How it works:
Now, the "delete" of a domain name (whether inside or outside of any applicable grace period) will result in a 30-day Deleted Name Redemption Grace Period. This grace period will allow the domain name registrant, registrar, and/or registry time to detect and correct any mistaken deletions.
During this 30-day period, the deleted name will be placed on REGISTRY-HOLD, which will cause the name to be removed from the zone. (The domain name will not function/resolve.) This feature will help ensure notice to the registrant that the name is subject to deletion at the end of the RGP, even if the contact data the registrar has for the registrant is no longer accurate.
During the Redemption Grace Period, registrants can redeem their registrations through registrars. Registrars would redeem the name in the registry for the original registrant by paying renewal fees, plus a service charge, to the registry operator. Any party requesting redemption would be required to prove its identity as the original registrant of the name.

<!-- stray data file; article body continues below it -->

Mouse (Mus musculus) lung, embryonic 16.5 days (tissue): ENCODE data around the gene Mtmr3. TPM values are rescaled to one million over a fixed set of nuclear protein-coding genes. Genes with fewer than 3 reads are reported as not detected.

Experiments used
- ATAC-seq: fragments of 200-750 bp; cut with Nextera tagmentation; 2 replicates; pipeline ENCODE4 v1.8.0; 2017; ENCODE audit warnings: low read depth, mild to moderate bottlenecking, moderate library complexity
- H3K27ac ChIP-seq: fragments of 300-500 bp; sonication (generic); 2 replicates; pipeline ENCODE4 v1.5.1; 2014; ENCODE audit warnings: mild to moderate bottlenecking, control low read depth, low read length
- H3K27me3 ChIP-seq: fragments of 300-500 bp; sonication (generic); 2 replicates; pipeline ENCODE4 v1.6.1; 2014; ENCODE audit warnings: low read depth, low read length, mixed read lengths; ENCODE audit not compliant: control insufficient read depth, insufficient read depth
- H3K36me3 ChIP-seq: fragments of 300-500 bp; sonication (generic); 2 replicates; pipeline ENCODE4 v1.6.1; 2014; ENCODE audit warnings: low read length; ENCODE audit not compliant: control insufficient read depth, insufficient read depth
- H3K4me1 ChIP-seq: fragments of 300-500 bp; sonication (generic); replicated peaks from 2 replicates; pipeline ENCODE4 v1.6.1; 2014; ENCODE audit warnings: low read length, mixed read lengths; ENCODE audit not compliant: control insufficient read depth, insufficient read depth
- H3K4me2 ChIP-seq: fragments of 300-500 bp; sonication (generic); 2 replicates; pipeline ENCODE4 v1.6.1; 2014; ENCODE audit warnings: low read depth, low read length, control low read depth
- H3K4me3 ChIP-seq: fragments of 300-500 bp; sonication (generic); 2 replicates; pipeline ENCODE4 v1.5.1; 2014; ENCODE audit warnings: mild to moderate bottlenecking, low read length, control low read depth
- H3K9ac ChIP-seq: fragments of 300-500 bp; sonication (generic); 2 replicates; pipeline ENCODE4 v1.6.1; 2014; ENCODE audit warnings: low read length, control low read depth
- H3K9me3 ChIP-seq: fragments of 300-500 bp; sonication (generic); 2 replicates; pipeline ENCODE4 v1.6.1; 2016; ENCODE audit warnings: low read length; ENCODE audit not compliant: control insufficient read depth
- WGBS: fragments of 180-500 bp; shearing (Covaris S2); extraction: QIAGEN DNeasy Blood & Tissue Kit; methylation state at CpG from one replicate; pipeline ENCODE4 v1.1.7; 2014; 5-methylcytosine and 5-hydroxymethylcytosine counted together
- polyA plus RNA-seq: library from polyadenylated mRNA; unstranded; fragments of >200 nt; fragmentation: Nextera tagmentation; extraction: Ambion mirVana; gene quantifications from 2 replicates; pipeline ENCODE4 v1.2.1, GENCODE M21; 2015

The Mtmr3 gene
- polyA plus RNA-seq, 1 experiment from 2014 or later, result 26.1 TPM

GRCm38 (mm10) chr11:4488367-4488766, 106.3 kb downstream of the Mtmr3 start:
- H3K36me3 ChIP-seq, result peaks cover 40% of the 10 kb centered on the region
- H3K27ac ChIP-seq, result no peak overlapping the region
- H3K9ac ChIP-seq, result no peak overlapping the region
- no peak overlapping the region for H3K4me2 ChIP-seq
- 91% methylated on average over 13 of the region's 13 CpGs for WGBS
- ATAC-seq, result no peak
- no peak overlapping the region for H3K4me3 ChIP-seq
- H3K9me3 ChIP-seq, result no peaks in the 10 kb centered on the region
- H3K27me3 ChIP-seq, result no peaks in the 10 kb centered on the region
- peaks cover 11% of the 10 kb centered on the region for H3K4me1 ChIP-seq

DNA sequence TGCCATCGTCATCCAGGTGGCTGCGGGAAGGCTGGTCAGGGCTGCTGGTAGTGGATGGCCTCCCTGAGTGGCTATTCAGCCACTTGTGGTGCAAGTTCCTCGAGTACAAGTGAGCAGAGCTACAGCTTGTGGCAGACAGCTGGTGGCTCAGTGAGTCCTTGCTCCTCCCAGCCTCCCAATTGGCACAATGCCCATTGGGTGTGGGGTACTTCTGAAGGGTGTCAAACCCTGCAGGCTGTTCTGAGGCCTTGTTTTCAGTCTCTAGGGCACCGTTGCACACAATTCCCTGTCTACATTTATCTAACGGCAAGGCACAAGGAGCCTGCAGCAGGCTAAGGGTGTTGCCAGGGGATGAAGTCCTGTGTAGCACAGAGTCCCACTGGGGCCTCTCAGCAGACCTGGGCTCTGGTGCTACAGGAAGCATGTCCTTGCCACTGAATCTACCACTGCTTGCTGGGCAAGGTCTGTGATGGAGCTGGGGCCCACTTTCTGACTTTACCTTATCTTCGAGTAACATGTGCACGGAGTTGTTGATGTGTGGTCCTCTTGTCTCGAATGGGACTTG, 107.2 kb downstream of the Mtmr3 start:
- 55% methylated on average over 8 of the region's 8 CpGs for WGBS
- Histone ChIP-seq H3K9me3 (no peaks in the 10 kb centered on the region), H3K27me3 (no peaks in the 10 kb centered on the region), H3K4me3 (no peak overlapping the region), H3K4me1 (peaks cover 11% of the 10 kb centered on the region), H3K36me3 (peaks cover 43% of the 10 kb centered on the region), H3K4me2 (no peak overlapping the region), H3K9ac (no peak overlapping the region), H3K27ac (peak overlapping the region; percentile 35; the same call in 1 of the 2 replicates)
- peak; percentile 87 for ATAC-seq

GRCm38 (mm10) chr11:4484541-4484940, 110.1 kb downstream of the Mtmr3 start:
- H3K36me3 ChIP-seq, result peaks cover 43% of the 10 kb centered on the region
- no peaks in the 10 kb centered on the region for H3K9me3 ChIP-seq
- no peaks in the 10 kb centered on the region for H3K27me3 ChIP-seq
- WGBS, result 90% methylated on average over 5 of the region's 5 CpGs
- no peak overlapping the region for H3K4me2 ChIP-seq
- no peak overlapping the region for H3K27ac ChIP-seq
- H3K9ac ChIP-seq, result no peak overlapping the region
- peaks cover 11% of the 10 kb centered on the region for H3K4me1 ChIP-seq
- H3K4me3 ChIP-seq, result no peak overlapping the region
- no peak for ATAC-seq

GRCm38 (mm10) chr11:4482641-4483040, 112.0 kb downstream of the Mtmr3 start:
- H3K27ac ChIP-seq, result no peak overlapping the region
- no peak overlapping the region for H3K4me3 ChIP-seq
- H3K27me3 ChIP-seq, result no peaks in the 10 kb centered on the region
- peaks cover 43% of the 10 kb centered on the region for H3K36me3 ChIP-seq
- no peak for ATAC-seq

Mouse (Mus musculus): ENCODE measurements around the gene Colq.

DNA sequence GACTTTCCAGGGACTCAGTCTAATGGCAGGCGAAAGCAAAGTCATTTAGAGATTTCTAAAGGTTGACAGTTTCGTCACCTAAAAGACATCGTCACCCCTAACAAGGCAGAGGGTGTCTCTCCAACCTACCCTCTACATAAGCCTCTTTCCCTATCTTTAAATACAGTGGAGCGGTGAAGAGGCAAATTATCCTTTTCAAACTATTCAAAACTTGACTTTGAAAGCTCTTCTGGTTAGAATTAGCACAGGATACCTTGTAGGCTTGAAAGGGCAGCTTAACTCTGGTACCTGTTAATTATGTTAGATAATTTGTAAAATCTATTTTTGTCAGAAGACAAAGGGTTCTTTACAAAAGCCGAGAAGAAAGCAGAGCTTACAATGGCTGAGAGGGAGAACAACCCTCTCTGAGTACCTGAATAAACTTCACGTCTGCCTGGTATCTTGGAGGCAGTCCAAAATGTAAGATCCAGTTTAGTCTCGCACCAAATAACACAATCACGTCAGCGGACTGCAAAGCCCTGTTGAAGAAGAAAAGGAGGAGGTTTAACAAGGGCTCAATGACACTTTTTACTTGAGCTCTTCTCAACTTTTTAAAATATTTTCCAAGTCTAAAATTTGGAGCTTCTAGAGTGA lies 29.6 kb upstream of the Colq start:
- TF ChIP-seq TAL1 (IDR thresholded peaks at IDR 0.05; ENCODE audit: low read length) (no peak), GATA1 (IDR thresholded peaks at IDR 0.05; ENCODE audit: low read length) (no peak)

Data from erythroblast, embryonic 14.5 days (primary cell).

After the 30-day period when the domain name can be redeemed, there is a 5-day period when the domain essentially is pending deletion. This timeframe is implemented to facilitate notice to all registrars before a domain is finally deleted.
Domain names ending with .aero, .biz, .com, .coop, .info, .museum, .name, .net, .org, and .pro can be registered through many different companies (known as "registrars") that compete with one another. A listing of these companies appears in the Accredited Registrar Directory.
The registrar you choose will ask you to provide various contact and technical information that makes up the registration. The registrar will then keep records of the contact information and submit the technical information to a central directory known as the "registry." This registry provides other computers on the Internet the information necessary to send you e-mail or to find your web site. You will also be required to enter a registration contract with the registrar, which sets forth the terms under which your registration is accepted and will be maintained.